Dreamcatcher is about dichotomy. In the diversion of good and bad dreams, awake and asleep, etc. (stock, I know) but also in music.
The first section is very organic, and slow. I sampled Beethoven's "Moonlight Sonata" for the synth part, however the sound is slowed down 800%. The piano part takes on a choral, ethereal quality. Over this opener is a mass of extended techniques for percussion, played without measure numbers or any metric direction. These "cells" of ideas simply float over the piano arpeggio at the performer's discretion. I openly encourage in this section, that the performer improvise and adapt these ideas as they feel necessary.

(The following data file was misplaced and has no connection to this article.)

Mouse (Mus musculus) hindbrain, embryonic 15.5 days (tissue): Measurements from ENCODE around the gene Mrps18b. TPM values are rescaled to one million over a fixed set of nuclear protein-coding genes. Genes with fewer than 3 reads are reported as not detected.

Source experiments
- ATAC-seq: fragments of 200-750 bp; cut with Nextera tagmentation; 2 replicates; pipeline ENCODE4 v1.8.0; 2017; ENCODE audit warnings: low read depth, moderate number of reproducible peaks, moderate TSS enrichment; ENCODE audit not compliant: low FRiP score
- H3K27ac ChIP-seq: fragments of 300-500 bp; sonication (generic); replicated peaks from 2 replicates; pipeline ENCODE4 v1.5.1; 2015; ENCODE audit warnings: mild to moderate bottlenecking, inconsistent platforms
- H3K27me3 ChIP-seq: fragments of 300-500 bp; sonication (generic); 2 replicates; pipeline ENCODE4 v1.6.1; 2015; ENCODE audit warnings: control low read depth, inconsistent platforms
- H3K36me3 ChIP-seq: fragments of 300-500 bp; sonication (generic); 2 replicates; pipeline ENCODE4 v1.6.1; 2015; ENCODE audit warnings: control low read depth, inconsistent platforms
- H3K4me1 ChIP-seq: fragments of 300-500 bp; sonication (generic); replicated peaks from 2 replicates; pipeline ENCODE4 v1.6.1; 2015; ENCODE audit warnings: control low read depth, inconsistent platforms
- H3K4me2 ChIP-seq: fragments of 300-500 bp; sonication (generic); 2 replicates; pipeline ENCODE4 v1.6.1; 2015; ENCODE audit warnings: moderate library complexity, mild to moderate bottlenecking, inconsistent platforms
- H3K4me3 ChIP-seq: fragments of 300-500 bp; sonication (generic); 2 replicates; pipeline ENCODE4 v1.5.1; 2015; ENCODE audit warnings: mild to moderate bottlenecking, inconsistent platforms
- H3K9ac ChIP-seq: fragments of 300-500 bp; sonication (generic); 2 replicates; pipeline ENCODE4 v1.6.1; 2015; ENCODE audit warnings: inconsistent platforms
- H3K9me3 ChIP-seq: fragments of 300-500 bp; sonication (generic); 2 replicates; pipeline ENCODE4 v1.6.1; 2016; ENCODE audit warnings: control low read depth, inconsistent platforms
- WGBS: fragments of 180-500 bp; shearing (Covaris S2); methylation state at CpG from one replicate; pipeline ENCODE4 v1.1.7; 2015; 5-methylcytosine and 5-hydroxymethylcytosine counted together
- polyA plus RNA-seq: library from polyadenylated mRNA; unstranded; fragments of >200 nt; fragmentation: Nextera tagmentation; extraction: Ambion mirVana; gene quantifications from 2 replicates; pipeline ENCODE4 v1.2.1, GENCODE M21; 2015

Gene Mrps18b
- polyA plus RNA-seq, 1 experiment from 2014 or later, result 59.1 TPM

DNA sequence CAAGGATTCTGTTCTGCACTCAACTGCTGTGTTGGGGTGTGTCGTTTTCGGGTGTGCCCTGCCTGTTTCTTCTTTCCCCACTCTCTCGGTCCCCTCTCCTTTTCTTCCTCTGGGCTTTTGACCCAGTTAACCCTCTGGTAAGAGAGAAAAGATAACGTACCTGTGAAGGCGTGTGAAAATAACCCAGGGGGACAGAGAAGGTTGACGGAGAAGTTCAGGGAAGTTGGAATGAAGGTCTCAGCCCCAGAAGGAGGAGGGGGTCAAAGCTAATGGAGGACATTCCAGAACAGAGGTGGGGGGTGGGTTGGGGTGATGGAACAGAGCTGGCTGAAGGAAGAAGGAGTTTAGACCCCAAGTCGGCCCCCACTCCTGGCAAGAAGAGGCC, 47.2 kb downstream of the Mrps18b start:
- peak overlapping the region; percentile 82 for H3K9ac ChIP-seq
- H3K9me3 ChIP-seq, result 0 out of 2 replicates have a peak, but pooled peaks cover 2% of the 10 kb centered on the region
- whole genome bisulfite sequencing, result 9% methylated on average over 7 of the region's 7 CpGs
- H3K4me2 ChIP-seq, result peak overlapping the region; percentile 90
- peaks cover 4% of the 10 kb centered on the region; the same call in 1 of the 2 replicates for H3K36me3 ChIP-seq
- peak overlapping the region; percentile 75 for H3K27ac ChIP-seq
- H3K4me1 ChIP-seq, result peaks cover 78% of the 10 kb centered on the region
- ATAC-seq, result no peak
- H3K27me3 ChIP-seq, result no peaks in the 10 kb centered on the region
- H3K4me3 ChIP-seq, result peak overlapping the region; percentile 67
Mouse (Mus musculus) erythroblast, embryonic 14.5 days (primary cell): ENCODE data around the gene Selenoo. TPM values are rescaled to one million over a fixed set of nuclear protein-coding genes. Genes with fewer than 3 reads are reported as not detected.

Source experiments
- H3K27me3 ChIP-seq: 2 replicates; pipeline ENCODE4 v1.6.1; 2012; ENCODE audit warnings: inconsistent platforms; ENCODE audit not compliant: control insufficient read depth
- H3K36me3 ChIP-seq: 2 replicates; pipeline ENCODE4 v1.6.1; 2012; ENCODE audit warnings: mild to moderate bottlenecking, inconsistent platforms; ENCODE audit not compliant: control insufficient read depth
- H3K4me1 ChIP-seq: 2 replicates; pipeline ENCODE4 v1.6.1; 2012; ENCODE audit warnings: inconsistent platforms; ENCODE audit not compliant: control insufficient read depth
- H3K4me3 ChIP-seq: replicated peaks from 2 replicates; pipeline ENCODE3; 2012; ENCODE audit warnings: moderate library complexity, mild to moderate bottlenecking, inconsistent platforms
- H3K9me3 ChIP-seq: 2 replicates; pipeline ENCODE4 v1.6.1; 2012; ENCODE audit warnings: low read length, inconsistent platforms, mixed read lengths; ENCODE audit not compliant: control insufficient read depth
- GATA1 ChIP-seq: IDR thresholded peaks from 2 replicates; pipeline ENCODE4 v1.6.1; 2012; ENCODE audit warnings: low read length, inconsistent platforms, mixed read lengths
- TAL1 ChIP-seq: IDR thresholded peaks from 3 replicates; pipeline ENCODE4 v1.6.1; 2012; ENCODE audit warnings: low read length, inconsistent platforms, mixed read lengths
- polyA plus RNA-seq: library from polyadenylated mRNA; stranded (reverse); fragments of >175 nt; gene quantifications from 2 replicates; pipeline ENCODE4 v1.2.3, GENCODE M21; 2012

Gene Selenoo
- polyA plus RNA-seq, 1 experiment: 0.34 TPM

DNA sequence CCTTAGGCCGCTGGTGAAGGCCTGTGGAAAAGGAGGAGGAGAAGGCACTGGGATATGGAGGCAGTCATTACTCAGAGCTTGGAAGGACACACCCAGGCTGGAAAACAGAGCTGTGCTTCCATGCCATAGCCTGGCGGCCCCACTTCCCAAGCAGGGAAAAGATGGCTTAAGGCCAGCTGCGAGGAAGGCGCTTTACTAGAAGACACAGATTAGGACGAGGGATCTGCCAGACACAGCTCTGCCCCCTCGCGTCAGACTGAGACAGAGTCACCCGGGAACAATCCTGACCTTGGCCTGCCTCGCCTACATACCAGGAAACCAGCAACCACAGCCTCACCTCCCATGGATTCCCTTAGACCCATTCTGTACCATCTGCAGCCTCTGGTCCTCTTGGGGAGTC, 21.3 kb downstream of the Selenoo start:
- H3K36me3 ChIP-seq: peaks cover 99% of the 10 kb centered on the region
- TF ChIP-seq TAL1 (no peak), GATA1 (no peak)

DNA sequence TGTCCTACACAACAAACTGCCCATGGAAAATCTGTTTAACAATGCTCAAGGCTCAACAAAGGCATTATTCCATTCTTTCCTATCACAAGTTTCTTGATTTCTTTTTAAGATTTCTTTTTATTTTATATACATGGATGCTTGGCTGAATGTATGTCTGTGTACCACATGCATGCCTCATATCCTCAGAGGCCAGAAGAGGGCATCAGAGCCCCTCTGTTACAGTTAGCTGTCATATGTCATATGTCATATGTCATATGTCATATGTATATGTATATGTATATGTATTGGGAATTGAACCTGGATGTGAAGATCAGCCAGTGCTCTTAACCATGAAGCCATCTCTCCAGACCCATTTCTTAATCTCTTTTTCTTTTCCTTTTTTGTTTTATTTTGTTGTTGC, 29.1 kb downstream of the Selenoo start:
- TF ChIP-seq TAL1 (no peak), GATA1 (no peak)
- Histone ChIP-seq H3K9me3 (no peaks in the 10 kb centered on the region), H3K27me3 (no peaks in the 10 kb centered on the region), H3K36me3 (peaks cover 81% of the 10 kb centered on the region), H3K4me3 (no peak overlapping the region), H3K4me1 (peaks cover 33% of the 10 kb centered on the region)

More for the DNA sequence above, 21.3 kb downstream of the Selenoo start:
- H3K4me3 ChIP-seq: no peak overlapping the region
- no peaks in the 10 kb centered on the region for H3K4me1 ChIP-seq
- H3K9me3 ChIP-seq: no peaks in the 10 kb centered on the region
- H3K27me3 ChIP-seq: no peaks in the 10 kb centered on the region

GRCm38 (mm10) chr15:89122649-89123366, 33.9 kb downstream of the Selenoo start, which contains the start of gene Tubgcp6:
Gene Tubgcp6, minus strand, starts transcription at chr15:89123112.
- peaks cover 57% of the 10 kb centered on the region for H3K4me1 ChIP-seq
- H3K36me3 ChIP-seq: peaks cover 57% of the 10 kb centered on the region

The B section comes as the contrast. We trade extended techniques for very traditional drumming. We trade temporal freedom for strict rhythmic divisions (the performer must wear headphones with a click track to perform this). And we trade in the ambient acoustic chorale of Beethoven for extreme digital manipulation, that is for lack of a better word, scary. The performer should lose themselves in the wild 5/8 - 7/8, straight-eight patterns indicative of "Marimba Spiritual", and fluctuating tom-tom patterns inspired by "Rebonds".
As an emerging film composer, I got to dive deep into my bag of tricks to create scary dream textures. We hear distorted screams, groans, vocal fry, chopped and screwed synths, and samples from the Ligeti Requiem.